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New Zealand pp 79-101 | Cite as

Macroeconomic Policy since 1984

  • Patrick Massey

Abstract

Active demand management policy attempts to use monetary and fiscal policy to reduce the variability of output growth around its medium-term trend path, while at the same time controlling the rate of inflation. Fiscal policy seeks to alter the levels of aggregate demand through decisions about the level of government revenue and expenditure. Monetary policy can be used to influence demand through control of the money supply, the availability of credit and the rate of interest. There is no general agreement about how unstable the economy would be if left to its own devices. The ‘new classical’ view is that market economies tend to operate in the region of full employment of both labour and capital, apart from relatively short periods, when, as the result of an exogenous shock, there may be transitory unemployment. However there are stabilizing mechanisms that tend to return the economy to full employment fairly quickly. The alternative ‘Keynesian’ view is that advanced economies are inherently unstable and may depart from full employment for long periods of time in the face of adverse shocks, or at least can take quite a long time to return to full employment, due to rigidities in goods and labour markets.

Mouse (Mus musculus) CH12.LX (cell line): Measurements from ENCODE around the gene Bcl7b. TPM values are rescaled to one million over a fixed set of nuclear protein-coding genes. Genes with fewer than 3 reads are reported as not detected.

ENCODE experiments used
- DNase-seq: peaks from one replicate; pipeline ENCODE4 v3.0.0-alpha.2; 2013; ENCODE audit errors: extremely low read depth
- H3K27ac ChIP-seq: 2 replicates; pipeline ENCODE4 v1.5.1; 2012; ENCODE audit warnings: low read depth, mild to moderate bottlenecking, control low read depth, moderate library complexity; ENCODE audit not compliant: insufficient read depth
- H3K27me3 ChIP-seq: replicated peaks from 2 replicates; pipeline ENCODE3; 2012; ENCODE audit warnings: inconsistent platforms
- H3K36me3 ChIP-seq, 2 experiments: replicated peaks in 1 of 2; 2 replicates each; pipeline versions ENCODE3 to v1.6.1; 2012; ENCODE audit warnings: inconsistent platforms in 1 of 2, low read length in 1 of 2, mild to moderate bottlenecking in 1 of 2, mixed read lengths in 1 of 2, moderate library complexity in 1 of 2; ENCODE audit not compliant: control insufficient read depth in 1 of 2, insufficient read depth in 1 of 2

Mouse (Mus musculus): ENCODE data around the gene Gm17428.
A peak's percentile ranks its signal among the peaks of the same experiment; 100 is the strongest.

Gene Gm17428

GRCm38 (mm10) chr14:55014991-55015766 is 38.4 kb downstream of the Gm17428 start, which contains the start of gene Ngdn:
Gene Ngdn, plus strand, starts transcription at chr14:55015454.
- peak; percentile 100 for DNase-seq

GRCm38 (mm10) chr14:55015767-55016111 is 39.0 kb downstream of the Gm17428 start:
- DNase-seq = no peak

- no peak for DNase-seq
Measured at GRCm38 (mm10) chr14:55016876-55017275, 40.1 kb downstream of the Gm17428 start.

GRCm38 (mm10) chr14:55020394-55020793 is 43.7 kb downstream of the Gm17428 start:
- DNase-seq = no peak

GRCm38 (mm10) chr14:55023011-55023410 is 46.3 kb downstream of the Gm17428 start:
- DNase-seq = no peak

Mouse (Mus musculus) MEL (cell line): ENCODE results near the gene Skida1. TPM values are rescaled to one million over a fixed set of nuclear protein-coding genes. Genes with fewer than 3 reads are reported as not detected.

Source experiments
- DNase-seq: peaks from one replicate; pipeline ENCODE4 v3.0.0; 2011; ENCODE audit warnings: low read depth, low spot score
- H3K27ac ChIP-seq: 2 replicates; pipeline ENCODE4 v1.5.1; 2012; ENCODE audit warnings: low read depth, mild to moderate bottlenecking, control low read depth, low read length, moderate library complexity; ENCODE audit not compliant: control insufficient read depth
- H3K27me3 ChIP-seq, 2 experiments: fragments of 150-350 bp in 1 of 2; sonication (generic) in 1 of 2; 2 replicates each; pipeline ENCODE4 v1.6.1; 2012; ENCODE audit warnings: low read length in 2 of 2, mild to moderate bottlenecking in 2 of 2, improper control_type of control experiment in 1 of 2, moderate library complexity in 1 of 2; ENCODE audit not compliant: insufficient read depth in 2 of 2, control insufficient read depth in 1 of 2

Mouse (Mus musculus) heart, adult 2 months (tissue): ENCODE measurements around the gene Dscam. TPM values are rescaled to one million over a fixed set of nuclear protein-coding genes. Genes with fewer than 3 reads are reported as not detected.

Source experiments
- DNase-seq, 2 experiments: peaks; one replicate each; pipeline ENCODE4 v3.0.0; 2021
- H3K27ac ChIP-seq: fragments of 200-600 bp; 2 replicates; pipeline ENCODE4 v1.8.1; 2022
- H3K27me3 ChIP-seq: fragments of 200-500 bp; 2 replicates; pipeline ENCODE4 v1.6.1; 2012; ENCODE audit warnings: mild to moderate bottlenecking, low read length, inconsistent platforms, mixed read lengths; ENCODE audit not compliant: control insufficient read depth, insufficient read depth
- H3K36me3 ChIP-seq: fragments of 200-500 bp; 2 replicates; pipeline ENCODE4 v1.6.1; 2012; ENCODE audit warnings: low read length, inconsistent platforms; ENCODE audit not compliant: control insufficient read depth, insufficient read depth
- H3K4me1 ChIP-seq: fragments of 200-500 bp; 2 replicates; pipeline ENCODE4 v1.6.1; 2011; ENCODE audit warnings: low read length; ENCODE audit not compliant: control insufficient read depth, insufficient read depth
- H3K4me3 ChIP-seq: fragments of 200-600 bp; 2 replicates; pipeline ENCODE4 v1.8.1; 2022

Keywords

Exchange Rate Interest Rate Monetary Policy Fiscal Policy Full Employment 
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Notes

  1. 8.
    OECD, 1991 Economic Survey, 1991, p. 48.Google Scholar
  2. 14.
    OECD, Economic Survey, 1991, p. 53.Google Scholar
  3. 26.
    National Bank of New Zealand, Business Outlook, May 1990, p. 5.Google Scholar
  4. 31.
    OECD, 1991 Economic Survey, 1991, p. 43.Google Scholar
  5. 39.
    OECD, Economic Survey, 1993, p. 40.Google Scholar

Copyright information

© Patrick Massey 1995

Authors and Affiliations

  • Patrick Massey

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